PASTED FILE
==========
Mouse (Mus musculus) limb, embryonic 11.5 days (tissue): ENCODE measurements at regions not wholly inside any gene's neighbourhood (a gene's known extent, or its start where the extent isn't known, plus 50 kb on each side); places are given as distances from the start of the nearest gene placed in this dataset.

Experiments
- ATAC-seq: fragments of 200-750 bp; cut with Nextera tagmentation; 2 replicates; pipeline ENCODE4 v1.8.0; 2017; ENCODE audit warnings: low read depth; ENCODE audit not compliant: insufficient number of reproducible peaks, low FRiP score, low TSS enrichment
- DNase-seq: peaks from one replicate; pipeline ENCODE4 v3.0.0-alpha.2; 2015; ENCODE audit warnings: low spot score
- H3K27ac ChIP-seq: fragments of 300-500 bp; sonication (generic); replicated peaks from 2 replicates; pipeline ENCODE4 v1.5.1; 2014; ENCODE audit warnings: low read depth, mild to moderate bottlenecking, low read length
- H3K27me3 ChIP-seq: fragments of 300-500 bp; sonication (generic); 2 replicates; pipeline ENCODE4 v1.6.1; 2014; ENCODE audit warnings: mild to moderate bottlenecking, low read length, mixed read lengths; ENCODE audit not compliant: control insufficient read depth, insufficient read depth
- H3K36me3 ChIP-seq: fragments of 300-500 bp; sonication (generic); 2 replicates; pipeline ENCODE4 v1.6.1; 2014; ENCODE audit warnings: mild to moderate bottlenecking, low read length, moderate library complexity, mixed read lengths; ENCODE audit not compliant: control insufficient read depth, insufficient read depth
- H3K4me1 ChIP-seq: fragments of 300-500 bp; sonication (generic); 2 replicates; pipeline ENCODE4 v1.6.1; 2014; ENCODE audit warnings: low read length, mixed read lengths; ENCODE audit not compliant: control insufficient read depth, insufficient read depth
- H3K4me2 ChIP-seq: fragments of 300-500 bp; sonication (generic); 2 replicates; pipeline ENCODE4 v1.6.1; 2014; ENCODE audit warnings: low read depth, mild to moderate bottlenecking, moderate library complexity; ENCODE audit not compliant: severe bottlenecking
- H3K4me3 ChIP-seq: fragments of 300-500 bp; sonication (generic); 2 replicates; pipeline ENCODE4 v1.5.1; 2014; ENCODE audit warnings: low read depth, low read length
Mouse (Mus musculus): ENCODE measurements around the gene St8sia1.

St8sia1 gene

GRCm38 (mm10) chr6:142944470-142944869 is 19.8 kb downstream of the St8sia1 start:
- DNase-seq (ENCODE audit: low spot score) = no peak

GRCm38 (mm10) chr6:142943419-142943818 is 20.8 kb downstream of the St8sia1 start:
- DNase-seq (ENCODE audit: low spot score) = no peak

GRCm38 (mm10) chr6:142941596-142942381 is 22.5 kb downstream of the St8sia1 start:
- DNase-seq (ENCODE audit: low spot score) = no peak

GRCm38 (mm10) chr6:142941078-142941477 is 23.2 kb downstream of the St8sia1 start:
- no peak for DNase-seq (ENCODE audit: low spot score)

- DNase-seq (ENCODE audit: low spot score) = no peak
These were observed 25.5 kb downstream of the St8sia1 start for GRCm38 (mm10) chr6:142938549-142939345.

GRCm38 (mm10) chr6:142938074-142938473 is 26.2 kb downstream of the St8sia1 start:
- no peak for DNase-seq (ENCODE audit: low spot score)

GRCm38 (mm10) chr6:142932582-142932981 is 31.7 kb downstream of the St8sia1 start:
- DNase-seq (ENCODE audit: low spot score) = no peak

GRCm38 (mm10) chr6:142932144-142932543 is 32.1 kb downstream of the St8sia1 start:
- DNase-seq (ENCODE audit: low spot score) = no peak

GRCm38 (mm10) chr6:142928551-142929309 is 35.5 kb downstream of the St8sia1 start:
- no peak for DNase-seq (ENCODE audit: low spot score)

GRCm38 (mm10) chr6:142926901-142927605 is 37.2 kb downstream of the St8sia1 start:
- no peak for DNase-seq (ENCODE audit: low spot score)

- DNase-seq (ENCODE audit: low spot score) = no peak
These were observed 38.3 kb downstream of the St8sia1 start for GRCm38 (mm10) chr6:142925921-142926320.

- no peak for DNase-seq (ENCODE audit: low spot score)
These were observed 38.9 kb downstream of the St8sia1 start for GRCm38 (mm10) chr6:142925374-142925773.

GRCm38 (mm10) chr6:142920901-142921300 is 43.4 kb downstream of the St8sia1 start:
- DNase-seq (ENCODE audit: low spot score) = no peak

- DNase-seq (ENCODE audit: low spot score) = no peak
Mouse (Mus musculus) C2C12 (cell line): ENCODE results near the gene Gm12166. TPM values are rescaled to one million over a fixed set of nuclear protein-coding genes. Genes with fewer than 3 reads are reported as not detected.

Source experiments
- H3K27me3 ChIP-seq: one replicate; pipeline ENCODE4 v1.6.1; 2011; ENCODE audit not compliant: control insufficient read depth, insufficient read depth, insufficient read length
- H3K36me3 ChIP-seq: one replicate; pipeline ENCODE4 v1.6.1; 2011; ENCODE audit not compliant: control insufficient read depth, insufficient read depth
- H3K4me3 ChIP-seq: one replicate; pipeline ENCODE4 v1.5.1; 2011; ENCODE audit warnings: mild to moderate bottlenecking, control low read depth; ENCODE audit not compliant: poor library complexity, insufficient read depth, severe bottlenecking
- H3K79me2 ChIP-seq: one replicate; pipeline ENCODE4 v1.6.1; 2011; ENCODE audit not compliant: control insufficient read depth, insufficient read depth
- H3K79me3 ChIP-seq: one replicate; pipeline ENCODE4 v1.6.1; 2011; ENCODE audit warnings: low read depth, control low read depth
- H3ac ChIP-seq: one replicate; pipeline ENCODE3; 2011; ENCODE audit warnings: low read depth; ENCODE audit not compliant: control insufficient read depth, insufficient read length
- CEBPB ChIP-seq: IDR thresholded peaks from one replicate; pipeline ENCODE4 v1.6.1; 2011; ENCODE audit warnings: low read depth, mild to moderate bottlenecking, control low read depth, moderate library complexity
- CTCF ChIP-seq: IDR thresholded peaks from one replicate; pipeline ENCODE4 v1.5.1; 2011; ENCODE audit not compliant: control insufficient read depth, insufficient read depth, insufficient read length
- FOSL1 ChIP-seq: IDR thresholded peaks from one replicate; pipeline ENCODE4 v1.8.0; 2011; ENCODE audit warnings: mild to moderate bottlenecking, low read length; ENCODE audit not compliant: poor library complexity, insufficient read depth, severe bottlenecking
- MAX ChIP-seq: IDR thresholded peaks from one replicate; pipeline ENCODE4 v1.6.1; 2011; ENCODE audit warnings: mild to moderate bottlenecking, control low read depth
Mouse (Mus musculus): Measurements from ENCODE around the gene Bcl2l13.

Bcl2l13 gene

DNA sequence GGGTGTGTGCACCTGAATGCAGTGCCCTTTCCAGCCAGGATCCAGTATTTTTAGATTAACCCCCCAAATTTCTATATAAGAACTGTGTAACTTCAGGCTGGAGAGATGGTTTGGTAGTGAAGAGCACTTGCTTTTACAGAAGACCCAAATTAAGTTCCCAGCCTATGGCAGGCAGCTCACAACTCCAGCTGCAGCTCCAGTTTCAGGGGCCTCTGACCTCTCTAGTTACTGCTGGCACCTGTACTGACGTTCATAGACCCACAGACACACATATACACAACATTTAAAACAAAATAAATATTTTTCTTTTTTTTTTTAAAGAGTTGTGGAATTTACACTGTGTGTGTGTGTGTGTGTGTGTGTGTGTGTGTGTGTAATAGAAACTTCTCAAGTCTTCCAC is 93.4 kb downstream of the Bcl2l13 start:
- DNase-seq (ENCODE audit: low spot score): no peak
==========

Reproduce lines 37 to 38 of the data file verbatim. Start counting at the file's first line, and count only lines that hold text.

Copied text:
GRCm38 (mm10) chr6:142920901-142921300 is 43.4 kb downstream of the St8sia1 start:
- DNase-seq (ENCODE audit: low spot score) = no peak